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Graphene: Carbon in Two Dimensions


Author: Mikhail I. Katsnelson, 2012.

Graphene is the thinnest known material, a sheet of carbon atoms arranged in hexagonal cells a single atom thick, and yet stronger than diamond. It has potentially significant applications in nanotechnology, ‘beyond-silicon’ electronics, solid-state realization of high-energy phenomena and as a prototype membrane which could revolutionise soft matter and 2D physics. In this book, leading graphene research theorist Mikhail Katsnelson presents the basic concepts of graphene physics. Topics covered include Berry phase, topologically protected zero modes, Klein tunneling, vacuum reconstruction near supercritical charges, and deformation-induced gauge fields. The book also introduces the theory of flexible membranes relevant to graphene physics and discusses electronic transport, optical properties, magnetism and spintronics. Standard undergraduate-level knowledge of quantum and statistical physics and solid state theory is assumed. This is an important textbook for graduate students in nanoscience and nanotechnology and an excellent introduction for physicists and materials science researchers working in related areas.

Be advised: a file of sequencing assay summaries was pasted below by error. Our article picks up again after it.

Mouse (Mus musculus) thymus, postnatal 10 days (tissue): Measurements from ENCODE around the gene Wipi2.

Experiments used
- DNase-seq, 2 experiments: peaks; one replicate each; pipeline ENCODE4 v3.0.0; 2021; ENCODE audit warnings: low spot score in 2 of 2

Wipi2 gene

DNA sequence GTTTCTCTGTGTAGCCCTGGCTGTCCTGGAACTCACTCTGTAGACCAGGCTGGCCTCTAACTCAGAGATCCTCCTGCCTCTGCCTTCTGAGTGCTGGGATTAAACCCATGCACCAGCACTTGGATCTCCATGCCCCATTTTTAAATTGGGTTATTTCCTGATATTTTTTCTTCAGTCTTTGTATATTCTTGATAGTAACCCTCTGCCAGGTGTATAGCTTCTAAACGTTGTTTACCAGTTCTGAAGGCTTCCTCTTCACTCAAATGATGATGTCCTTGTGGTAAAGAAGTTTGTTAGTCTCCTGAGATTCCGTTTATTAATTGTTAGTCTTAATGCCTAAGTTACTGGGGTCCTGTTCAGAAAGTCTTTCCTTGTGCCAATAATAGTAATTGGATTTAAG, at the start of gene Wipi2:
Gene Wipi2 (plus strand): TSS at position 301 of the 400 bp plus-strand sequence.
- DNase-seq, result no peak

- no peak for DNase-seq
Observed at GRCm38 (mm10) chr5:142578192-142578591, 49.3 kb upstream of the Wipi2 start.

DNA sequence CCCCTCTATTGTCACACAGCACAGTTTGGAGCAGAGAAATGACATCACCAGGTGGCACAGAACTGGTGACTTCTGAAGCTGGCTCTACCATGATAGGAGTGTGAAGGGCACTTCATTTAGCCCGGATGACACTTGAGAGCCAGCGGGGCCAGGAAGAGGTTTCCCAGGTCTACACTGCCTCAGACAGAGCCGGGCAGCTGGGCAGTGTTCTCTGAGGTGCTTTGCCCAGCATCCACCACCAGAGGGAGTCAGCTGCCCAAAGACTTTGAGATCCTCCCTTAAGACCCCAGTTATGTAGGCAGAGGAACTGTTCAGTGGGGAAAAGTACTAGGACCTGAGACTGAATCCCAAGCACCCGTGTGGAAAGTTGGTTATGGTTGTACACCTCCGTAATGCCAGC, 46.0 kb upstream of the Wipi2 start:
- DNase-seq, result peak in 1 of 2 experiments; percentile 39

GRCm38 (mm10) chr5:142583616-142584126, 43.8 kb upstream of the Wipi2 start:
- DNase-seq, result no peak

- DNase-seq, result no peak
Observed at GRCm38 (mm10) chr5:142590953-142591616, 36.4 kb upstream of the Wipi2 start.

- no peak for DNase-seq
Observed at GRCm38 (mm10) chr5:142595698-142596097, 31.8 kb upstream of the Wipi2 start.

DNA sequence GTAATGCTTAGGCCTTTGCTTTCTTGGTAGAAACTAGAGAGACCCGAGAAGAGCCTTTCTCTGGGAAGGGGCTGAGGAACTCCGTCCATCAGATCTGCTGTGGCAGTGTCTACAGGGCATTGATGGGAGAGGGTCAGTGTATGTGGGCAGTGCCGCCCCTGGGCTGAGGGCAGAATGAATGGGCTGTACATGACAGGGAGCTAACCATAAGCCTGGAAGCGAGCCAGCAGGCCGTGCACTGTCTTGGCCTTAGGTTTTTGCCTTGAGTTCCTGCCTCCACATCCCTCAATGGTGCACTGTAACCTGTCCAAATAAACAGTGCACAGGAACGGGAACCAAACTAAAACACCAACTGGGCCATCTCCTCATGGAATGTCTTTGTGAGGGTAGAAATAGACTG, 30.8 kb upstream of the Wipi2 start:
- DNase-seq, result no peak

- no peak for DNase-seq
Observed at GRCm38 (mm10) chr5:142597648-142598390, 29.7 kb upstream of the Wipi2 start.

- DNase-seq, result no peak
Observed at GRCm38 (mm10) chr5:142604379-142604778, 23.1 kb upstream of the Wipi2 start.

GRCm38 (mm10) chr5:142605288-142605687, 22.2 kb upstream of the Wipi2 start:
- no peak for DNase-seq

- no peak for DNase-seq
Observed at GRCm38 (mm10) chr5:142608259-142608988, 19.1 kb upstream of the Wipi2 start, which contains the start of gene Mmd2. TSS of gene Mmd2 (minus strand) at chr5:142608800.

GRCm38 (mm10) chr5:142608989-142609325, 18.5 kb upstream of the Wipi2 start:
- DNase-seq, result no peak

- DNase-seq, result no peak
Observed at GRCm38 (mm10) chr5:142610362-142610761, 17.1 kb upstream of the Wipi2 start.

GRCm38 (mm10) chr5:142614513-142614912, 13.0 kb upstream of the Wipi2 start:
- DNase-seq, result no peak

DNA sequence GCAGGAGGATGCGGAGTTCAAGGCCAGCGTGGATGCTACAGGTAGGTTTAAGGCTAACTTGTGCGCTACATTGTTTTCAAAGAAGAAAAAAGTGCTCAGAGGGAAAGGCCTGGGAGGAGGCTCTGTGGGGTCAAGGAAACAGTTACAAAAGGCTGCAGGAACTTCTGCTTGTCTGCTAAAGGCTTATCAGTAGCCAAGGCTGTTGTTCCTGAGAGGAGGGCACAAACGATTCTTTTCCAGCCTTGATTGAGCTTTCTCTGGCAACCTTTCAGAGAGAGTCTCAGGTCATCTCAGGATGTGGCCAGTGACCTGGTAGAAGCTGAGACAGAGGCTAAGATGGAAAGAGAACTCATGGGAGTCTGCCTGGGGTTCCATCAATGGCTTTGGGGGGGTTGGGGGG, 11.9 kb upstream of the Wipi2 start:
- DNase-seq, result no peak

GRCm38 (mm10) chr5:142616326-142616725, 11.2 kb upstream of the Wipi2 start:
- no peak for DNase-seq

• The most comprehensive book available on graphene, one of the hottest subjects in modern science
  • The connections of graphene physics with fundamental physics (relativistic quantum mechanics, field theory, basic statistical mechanics) are emphasized and explained in detail, providing understanding of the basic theoretical physics
  • Topics are carefully selected, providing a concise introduction sufficient to fluently read research literature and to start new research work in the field.


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